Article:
BMJ Volume 353, Number 9169 12 June 1999
Negative association between MMR and autism

Early last year we cautioned1 against premature acceptance of a hypothesis, proposed in a reported case-series, that measles, mump, and rubella (MMR) vaccination may cause autism, possibly by a mechanism involving induction of bowel abnormalities.2 We were especially concerned that the reported cases may have been due simply to temporal coincidence, and by the lack of supportive laboratory evidence. A special panel of the UK Medical Research Council also found the evidence unconvincing.3 Nonetheless, the hypothesis generated much media attention in the UK, with a subsequent drop in acceptance of MMR vaccinations.4

Less noticed were reports by the same group (and others) that highly specific laboratory assays in patients with inflammatory bowel disease (IBD), the postulated mechanism for autism after MMR vaccination, were negative for measles virus.5,6 This week sees the publication of two other reports that do not support a causal association between MMR (or other measles-containing vaccines) and autism or IBD. One report is by the Working Party on MMR Vaccine of the UK's Committee on Safety of Medicines.7 The Working Party was charged with the evaluation of several hundred reports, collected by a firm of solicitors, of autism, Crohn's disease, or similar disorders developing after MMR or MR vaccination. The Working Party conducted a systematic, standardised review of information from parents and physicians. Although acknowledging that it is impossible to prove or refute the suggested associations (because of variable quality of data, biased selection of cases, and lack of a control group), the Working Party concluded that the information available did not support the suggested causal associations or give cause for concern about the safety of MMR or MR vaccines.

In today's Lancet, Brent Taylor and colleagues provide population-based evidence that overcomes many of the limitations faced by the Working Party. Taylor and colleagues identified all 498 known patients with autism spectrum disorders (ASD) in North East Thames who had been born in 1979 or later, and linked them to an independent regional vaccination registry. ASD includes typical (core) autism, atypical autism, and Asperger's syndrome, but the results were similar when cases of core autism were analysed separately. The investigators first showed that the known number of cases of ASD cases has been increasing since 1979 and that there was no sharp increase after the introduction of MMR vaccine in 1988. Second, they found that, among affected individuals, the age at diagnosis was similar whether the child had been vaccinated before or after age 18 months, or had not been vaccinated, which indicates that vaccination does not result in earlier expression of autistic characteristics. Third, they showed that at age 2 years MMR vaccination coverage among the children with ASD was nearly identical with that in children in the same birth cohorts in the whole region, which provides evidence of an overall lack of association with vaccination.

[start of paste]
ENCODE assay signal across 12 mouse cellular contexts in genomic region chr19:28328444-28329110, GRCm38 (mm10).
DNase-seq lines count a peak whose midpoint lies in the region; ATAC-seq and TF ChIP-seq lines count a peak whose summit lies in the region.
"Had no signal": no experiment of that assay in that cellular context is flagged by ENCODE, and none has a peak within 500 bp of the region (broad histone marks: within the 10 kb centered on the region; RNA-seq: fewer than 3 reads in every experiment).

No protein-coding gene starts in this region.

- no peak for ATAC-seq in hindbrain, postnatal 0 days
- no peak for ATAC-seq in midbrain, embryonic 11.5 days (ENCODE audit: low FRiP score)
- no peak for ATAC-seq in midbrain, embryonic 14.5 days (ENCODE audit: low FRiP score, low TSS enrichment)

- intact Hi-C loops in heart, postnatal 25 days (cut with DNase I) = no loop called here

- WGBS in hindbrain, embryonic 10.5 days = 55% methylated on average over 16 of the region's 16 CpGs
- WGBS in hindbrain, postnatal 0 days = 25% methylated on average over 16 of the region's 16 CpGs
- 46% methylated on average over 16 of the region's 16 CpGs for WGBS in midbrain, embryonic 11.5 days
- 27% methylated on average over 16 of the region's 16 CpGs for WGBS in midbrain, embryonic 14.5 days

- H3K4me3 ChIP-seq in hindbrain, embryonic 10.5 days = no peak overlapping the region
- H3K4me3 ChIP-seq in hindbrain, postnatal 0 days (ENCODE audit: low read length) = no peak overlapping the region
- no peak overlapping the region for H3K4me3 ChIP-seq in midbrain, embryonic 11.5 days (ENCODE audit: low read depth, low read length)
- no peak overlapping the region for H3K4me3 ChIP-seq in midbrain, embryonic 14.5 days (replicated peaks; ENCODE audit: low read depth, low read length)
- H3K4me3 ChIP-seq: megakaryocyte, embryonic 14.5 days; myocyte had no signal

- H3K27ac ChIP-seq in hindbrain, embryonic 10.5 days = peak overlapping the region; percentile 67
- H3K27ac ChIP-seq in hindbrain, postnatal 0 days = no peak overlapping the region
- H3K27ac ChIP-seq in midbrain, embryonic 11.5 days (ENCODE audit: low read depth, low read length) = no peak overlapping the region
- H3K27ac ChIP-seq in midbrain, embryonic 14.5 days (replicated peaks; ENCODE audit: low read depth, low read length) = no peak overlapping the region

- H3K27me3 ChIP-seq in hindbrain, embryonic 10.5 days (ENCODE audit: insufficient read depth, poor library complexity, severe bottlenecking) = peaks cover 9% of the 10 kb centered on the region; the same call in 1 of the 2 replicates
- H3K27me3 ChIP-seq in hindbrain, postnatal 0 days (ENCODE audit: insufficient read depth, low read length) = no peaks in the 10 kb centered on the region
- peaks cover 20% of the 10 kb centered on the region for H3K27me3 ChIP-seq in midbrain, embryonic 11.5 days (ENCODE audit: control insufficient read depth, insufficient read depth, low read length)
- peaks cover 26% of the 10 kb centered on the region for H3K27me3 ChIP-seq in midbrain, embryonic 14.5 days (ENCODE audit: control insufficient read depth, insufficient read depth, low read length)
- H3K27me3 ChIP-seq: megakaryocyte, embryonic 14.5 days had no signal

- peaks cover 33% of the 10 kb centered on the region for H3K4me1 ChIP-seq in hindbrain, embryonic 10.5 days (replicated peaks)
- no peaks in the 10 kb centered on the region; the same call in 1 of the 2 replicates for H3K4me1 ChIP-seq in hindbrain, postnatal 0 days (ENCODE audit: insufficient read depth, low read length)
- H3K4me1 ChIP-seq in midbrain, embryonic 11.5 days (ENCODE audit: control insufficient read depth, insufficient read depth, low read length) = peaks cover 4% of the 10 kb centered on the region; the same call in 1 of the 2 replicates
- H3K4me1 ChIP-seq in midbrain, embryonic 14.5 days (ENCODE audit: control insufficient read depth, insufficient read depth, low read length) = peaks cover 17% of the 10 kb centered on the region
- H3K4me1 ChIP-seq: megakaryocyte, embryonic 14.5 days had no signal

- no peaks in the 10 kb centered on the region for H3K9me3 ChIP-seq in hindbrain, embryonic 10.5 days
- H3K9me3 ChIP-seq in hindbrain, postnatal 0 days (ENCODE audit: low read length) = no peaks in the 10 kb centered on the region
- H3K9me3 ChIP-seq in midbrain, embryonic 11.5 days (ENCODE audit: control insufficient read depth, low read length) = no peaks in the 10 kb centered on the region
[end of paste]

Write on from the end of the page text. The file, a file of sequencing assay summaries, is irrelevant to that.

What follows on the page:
Taylor and colleagues then used an innovative "case-series" method to assess the relative incidence of autism within predefined time periods after vaccination. These analyses involved three different measures of onset of autism (date of diagnosis, date of first parental concern, and date of regression) and two vaccine categories (MMR and any measles-containing vaccine). No statistically significant associations were found in the 14 comparisons, except for a slightly increased relative incidence (148) for the association of MMR vaccination and initial parental concern (which seems to have been due to parents' difficulty in recalling the precise age at onset and hence a preference for approximating the age as 18 months). Although the case-series method may be better suited for the study of an acute disease than of chronic disorders with an insidious onset, such as ASD, the results are buttressed by the lack of associations found in the other analyses.